Gov. Mike DeWine to appoint Joseph Deters to Ohio Supreme Court
Deters has never been a judge but is friends with DeWine
Former Hamilton County Prosecutor Joe Deters was tapped by Gov. Mike DeWine to fill a position on the Ohio Supreme Court. Photo from Gov. Mike DeWine’s Office.
The following article was originally published on News5Cleveland.com and is published in the Ohio Capital Journal under a content-sharing agreement. Unlike other OCJ articles, it is not available for free republication by other news outlets as it is owned by WEWS in Cleveland.
Ohio Gov. Mike DeWine is appointing Hamilton County Prosecutor Joseph Deters, who has never been a judge but is good friends with the governor’s family, to the Ohio Supreme Court.
Deters, the 65-year-old attorney will join the court — making a 4-3 majority of conservatives. This means that the former independent voice of Maureen O’Connor will just be a memory.
In 2023, justices will hear cases on redistricting, abortion and LGBTQ+ rights. It is highly likely that Deters will side with the GOP on the legislative and congressional maps.
“I think what we need on the Supreme Court is people who are constitutional conservatives,” DeWine said during a press conference Thursday.
The attorney has a long history in politics.
Deters has been the prosecutor in Hamilton County for a combined total of around 25 years. He served from 1992-1999 and then from 2005 to the present. He is known for being tough on crime.
He has also served as that county’s clerk of courts and been the Ohio State treasurer twice. As treasurer, he was “responsible for collecting, managing and investing more than $11 billion in assets for the State of Ohio,” according to DeWine’s Office.
But there is one unique way that he is very clearly different from the other sitting justices.
“You are appointing somebody to the Supreme Court who has no judicial experience and who is a friend of the family. Can you walk me through that decision-making process?” News 5 Statehouse reporter Morgan Trau asked the governor.
“Sure,” DeWine said. “I chose Joe Deters because I know him, I trust him.”
The administration interviewed a number of “very highly qualified individuals,” and Deters was the choice, the governor added.
“He is someone who has been a prosecuting attorney for a number of decades, has handled all kinds of cases, has tried cases himself,” he said. “The idea that everybody who’s on the Supreme Court has to all be the same as far as their experience, I think is a real mistake.”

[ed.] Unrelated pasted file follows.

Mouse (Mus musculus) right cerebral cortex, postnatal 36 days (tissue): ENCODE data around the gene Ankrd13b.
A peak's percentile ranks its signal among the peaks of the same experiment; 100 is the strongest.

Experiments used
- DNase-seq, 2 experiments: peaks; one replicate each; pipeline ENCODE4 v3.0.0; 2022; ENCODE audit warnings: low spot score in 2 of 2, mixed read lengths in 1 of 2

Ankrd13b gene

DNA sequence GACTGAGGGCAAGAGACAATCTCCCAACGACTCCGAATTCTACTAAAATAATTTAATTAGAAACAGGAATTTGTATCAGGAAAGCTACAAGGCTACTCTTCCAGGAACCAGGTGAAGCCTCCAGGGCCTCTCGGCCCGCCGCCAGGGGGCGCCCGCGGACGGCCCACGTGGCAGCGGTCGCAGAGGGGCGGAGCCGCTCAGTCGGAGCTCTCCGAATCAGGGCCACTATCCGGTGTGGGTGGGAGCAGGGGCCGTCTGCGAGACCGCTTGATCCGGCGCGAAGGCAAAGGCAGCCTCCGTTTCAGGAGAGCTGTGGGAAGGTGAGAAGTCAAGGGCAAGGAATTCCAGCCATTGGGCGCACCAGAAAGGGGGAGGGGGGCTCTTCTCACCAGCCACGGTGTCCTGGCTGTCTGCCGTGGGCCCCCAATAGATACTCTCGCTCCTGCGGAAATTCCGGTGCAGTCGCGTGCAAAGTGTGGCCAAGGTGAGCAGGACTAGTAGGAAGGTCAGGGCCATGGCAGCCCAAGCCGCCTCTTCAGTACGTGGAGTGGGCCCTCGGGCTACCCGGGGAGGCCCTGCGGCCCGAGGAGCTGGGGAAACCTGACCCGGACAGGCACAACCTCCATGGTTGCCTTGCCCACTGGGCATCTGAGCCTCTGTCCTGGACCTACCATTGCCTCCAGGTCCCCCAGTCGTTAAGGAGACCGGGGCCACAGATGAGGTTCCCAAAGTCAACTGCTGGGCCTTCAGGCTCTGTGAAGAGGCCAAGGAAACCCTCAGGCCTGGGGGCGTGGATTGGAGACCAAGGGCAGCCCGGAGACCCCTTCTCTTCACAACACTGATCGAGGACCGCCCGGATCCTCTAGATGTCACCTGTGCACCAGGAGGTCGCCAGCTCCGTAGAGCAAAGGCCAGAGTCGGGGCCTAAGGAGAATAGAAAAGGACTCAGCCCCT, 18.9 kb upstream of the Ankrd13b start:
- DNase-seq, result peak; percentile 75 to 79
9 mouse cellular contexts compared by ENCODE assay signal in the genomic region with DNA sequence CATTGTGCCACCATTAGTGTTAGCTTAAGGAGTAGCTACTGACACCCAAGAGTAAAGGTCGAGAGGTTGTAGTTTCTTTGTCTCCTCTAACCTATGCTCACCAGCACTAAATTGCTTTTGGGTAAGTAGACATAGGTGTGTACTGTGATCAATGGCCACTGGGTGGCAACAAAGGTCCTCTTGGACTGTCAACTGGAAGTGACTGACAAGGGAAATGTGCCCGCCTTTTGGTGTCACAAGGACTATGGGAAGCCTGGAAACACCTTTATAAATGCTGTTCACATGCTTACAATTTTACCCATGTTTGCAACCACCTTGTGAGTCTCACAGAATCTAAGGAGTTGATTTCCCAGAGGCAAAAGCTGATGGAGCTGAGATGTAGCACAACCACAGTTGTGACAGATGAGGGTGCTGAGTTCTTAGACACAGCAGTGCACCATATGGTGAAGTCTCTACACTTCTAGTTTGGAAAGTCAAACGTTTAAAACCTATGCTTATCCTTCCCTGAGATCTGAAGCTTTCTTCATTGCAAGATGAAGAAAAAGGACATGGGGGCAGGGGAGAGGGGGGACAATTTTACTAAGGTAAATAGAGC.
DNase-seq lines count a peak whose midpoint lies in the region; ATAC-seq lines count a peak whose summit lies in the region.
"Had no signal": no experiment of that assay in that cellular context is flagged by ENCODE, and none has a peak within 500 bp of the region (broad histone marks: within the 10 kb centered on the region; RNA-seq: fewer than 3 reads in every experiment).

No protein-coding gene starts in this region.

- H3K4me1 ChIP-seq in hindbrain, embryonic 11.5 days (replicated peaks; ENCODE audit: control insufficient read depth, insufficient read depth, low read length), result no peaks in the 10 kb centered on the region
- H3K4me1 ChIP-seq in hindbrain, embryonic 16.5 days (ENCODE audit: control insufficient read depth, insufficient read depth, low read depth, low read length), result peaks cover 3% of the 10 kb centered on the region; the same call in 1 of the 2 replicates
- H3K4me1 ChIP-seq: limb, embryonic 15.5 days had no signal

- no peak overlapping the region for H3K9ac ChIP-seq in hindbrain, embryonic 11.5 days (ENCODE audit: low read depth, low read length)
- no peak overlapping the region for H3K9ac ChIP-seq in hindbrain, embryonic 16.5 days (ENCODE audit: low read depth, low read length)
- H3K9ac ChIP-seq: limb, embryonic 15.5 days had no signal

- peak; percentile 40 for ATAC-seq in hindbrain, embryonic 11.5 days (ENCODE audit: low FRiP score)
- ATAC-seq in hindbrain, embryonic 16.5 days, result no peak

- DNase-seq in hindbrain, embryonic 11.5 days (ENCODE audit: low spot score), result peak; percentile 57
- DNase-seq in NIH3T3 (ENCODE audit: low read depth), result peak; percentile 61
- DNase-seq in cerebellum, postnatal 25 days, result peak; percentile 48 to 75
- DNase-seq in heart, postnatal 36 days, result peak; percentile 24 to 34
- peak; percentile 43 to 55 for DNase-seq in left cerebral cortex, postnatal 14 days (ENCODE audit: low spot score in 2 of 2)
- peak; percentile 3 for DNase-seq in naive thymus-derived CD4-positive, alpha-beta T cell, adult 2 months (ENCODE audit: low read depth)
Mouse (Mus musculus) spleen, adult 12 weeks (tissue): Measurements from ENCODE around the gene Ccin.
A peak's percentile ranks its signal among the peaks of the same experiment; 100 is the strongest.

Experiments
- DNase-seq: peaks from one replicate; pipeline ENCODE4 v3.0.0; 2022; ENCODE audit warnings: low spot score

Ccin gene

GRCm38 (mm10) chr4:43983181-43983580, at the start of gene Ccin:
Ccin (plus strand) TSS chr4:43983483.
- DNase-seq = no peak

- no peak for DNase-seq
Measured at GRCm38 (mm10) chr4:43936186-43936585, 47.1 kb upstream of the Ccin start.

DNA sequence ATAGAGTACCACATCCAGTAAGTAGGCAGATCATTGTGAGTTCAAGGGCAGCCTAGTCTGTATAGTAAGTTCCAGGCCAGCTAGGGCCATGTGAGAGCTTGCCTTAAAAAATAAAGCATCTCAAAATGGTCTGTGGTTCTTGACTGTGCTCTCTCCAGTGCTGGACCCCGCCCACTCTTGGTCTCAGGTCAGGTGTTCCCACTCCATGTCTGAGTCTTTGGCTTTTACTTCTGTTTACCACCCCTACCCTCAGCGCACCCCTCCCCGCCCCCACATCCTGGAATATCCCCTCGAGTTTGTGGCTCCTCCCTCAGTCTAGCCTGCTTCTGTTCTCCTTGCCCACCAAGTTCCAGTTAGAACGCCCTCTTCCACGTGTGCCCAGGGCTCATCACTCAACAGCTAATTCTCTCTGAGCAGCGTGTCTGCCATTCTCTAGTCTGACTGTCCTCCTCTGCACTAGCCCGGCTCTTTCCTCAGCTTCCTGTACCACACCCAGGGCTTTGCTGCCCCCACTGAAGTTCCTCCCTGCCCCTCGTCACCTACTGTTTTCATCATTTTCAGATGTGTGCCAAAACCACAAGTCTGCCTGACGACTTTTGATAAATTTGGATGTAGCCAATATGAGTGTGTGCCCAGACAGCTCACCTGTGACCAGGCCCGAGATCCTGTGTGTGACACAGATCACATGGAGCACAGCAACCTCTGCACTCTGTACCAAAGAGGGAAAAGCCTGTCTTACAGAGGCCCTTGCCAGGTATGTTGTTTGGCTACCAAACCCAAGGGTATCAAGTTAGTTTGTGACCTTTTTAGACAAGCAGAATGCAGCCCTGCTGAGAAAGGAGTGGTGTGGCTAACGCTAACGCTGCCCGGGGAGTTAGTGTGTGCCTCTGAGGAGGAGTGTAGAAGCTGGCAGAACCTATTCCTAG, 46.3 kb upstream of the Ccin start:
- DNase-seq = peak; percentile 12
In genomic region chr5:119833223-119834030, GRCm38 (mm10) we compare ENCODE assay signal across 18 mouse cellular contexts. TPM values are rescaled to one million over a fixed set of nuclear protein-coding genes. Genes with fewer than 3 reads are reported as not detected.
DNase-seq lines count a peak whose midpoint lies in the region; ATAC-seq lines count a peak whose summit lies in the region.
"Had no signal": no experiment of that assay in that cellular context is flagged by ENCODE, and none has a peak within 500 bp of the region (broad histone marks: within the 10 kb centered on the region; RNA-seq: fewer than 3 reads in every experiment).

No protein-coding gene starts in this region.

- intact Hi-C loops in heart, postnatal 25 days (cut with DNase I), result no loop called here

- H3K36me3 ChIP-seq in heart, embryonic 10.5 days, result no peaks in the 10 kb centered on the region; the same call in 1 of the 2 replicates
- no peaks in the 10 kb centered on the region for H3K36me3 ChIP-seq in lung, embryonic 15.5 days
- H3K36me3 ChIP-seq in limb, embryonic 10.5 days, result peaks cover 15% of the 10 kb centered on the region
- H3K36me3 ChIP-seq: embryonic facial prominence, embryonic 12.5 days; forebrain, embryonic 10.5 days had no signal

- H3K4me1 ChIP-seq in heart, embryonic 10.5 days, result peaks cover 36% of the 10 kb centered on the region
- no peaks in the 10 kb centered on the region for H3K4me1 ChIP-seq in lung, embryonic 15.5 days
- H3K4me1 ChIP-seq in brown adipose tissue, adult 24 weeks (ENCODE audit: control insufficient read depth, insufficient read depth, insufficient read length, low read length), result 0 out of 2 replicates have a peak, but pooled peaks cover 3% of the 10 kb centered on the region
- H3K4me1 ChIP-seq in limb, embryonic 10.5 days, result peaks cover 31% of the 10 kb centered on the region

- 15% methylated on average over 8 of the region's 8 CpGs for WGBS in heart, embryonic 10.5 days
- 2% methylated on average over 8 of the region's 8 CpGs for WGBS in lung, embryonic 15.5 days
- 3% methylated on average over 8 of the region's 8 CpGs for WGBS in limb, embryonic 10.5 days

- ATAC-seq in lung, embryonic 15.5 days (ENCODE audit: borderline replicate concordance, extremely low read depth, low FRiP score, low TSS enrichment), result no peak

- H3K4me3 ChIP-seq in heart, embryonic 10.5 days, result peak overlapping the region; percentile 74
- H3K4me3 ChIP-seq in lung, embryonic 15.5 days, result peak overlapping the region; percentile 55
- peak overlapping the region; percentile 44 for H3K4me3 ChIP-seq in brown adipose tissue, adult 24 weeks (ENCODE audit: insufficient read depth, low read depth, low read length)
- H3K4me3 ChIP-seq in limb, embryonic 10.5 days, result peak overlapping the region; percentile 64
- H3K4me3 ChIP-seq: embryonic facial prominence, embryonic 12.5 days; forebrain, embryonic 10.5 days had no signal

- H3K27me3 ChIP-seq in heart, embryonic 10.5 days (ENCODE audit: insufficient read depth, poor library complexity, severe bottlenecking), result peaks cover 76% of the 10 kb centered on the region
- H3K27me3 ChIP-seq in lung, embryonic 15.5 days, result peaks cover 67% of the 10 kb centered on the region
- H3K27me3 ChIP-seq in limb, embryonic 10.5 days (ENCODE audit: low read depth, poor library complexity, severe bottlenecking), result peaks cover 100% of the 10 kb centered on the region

Deters has significant “real-world experience” in the criminal justice system, he continued.
“Joe Deters has a wealth of experience in all of those areas, I think he brings unique talent to the Ohio Supreme Court, and I’m very, very proud to nominate him,” the governor said. “He will do an excellent, an excellent job.”
“Wealth of experience — just not being a judge,” Trau responded.
“First of all, if you go back in history and look at the United States Supreme Court, some of our most famous jurists were never judges,” DeWine responded. “The idea that you have to be a judge to be on the Ohio Supreme Court, it certainly is not written anywhere, nor does common sense indicate that that should be a qualification.”
More information on who Deters is and his relationship with the DeWine family will be delved into in the coming weeks.
Deters called DeWine’s decision to have him serve on the state’s highest court “an honor.”
“It is the honor of a lifetime to accept this appointment to the Ohio Supreme Court,” said Deters. “I have spent my entire career standing up for victims and protecting the rights of criminal defendants. I appreciate the trust and responsibility that comes with this appointment and look forward to working with my colleagues on the Supreme Court to ensure Ohio’s justice system protects the rights of all Ohioans.”
Deters graduated from St. Xavier High School in 1975, the University of Cincinnati in 1979 and the University of Cincinnati College of Law in 1982.
Deters will be sworn in on Jan. 7. He will fill the unexpired term of Justice Sharon Kennedy.
Follow WEWS statehouse reporter Morgan Trau on Twitter and Facebook.
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